MD Biosciences Blog

Suitable Preclinical Models Needed For Novel Asthma Treatments

Posted by MD Biosciences

on Apr 6, 2011 11:08:00 AM

There is a major unmet need in the treatment of asthma which is growing in incidence and prevalence in industrialized countries. The prevalence of asthma has doubled in the Western world over the previous 20 years. In addition to the estimated 180,000 asthma related deaths per year, there is a substantial economic burden due to lost school/work days and increased medical costs.

Allergic asthma is typically triggered by allergens in the air such as pollen, mold, dust mites etc and is commonly characterized by reversible airway destruction, elevated levels of IgE causing mast cell activation, chronic airway inflammation and airway hyper-responsiveness (AHR). The immunological processes involved are characterized by proliferation and activation of Th2 lymphocytes, setting off an allergic cascade. Treatments currently available act by dampening inflammation or relaxing airways but do not alter underlying pathology and disease exacerbations still occur. These facts highlight the need for novel treatments, which in turn require suitable efficacy models.

Ovalbumin-induced Asthma Model
The immune response during asthma is well preserved between mice and humans. In human asthma, eosinophils and lymphocytes are found to infiltrate the bronchial mucosa. Increased mucus secretion and production of Th2 associated cytokines such as IL-4, IL-5 and IL-13 are also found. IL-4 induces differentiation of CD4 T cells into Th2 cells, induces the proliferation of activated B cells and is the major cytokine involved in B cell class switching to IgE (the antibody isotype most associated with human asthma). IL-5 is involved in eosinophil activation and also facilitates B cell growth and antibody production. The activities of IL-13 and IL-4 show a high level of overlap, although it is thought that IL-4 acts primarily in the initial sensitisation, with IL-13 more important during secondary exposure to the allergen. In addition to inducing IgE production, IL-13 can induce AHR, goblet cell metaplasia and airway glycoprotein hypersecretion, which all contribute to airway obstruction. Mast cells are also central to the development of asthma due to their ability to release an array of preformed and newly synthesized inflammatory mediators such as cytokines, leukotrienes and prostaglandins. Mast cells are also thought to be involved in the tissue remodelling that occurs later in asthma.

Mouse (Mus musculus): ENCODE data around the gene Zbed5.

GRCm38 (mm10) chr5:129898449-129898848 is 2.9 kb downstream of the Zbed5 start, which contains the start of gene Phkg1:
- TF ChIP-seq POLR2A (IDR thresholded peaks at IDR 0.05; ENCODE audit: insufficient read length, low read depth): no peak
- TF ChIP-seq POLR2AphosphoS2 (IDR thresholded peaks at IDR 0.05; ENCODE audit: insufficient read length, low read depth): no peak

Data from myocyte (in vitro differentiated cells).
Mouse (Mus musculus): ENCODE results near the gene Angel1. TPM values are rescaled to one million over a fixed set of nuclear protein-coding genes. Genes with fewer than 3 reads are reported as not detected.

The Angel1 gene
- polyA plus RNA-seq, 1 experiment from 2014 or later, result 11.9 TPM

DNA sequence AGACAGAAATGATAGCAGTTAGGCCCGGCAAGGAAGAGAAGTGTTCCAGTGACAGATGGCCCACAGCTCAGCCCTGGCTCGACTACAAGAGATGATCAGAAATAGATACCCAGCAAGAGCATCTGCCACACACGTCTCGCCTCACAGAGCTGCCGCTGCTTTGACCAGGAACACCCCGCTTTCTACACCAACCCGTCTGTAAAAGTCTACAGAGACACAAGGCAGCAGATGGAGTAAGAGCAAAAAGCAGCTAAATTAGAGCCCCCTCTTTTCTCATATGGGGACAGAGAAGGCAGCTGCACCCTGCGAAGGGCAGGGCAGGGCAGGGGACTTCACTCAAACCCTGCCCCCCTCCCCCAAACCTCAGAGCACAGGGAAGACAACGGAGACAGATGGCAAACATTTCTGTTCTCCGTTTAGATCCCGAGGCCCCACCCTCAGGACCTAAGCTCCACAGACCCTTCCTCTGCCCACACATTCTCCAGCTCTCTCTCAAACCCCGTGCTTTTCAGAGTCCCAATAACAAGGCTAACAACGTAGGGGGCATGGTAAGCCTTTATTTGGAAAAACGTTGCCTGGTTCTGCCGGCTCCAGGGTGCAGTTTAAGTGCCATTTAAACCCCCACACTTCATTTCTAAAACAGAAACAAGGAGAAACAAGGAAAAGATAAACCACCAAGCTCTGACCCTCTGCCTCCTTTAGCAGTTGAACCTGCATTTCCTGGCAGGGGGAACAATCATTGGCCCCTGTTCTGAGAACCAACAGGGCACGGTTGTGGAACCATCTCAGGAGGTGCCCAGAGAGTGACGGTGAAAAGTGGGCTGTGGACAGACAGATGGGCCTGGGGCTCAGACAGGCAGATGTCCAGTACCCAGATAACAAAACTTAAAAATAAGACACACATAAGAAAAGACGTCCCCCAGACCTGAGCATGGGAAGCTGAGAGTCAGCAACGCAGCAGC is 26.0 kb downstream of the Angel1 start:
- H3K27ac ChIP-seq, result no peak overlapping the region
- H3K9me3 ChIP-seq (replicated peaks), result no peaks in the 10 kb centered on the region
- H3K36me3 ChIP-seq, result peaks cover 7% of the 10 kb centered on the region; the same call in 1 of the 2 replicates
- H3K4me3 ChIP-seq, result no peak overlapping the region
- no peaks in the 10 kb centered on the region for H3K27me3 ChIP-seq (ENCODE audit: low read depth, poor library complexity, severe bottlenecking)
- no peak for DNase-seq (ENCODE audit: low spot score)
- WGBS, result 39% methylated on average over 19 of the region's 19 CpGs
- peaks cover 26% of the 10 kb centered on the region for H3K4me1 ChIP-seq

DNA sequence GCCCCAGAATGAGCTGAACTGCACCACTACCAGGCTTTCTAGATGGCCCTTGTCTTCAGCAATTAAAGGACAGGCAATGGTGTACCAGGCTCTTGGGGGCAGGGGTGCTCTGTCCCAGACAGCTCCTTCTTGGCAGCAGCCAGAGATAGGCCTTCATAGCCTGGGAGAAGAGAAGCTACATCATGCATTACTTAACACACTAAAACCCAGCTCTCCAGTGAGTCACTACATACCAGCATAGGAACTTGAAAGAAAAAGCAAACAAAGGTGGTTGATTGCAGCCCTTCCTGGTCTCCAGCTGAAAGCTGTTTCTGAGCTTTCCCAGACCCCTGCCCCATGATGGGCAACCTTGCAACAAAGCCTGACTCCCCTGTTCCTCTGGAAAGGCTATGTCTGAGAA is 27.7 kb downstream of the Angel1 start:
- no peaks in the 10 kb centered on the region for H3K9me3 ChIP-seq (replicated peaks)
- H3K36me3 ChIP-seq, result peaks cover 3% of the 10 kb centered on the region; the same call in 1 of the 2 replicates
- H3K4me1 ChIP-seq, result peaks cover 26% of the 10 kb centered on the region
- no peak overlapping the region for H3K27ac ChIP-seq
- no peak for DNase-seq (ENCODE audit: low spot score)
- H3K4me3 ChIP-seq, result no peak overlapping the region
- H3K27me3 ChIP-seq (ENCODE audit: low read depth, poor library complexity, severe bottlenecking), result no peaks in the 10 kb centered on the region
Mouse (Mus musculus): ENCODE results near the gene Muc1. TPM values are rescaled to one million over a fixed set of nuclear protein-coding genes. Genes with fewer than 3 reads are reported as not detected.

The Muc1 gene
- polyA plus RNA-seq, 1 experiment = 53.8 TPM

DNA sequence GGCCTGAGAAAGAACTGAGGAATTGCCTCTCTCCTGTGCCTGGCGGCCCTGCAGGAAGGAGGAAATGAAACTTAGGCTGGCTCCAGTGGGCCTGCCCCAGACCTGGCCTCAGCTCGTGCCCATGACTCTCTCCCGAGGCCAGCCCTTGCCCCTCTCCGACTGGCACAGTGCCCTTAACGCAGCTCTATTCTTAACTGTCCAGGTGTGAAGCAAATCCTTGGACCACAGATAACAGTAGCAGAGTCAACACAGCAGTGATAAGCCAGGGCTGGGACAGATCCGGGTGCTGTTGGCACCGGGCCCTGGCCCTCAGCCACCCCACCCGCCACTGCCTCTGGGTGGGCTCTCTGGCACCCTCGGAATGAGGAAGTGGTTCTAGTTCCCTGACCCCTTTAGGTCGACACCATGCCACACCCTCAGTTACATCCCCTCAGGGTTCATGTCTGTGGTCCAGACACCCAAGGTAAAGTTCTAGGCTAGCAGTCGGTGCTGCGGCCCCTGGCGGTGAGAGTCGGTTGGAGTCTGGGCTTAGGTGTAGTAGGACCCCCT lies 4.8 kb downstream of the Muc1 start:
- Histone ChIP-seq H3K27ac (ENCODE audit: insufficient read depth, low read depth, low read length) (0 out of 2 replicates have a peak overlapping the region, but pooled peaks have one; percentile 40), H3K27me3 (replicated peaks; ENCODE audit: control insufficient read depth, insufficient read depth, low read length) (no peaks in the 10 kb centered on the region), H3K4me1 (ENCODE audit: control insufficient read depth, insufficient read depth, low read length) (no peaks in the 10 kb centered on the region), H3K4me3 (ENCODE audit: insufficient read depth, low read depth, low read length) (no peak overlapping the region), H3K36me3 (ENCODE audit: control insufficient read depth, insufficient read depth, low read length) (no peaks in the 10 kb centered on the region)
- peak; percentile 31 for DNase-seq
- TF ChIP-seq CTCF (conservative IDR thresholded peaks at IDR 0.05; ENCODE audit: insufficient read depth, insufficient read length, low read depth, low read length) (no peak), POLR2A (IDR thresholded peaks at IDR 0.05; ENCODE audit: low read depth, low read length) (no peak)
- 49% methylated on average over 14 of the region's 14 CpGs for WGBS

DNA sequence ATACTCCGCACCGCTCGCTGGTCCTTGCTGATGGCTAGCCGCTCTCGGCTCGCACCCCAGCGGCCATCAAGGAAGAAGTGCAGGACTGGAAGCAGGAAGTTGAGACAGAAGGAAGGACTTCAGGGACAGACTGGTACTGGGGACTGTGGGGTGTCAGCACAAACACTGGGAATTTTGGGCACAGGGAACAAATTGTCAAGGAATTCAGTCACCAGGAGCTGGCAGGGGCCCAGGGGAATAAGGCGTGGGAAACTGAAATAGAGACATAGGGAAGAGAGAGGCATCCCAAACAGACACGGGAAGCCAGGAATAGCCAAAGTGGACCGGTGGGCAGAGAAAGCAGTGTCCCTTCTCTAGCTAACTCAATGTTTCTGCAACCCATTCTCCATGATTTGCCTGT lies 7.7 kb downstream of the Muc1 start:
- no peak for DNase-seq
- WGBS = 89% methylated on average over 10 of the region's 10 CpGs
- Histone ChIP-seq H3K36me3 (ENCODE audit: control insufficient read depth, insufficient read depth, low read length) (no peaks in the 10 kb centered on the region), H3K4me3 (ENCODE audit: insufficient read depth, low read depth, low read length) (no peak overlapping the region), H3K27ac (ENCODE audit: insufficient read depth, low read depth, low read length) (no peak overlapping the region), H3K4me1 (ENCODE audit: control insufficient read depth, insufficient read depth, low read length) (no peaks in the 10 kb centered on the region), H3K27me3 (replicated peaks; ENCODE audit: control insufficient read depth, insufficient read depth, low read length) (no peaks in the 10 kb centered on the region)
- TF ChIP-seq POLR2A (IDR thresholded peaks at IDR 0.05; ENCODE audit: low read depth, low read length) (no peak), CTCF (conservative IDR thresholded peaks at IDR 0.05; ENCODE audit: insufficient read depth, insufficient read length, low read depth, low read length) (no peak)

While we know many factors and events that play an important role in the initiation, progression and persistence of allergic asthma, there is still a lot to be understood about the immunoregulatory mechanisms. The murine OVA-induced asthma model is a widely used model that results in the characteristic features of asthma allowing the study and assessment of novel treatments.

OVA-induced asthma preclinical efficacy, pre-clinical contract research




The study of lung function
In recent years there has been much discussion as to whether methods of studying lung function in pre-clinical models of allergic lung inflammation are worthwhile. Some researchers maintain that the physiological differences in rodent lung function versus human lungs mean that lung function studies in rodents are meaningless. Despite this, the most consistent diagnostic feature of asthma is airway hyperresponsiveness (AHR) in response to chemicals such as Methacholine or Adenosine. For this reason, many researchers feel that in order for an asthma therapeutic to be efficacious, it must be shown to affect AHR.

Although much research on this topic has been carried out, we still do not fully understand why the AHR response occurs. Airway inflammation involving cytokines such as IL-4, IL-5 and IL-13 and cells such as mast cells and eosinophils as well as neurogenic abnormalities are believed to contribute to AHR.

Analysis of BALF fluid for cell composition and cytokine excretion
In a BALF sample from a normal lung, macrophages make up greater than 90 percent of the cells present. In a normal lung the lymphocytes represent 10% of the cells, however in the OVA preclinical model, there is an increase in number of lymphocytes even if the % remains static. Cytokines excretion is also elevated in the BALF of an asthmatic mouse.

Preclinical asthma models remain an important tool for the industry as they are well-characterized and offer well-established readouts such as pulmonary cell influx and antibody levels, which have good correlation with human disease. The wide range of readouts allows the design of experiments with the greatest potential to identify any anti-asthmatic activities possessed by test compounds.

Topics: Inflammation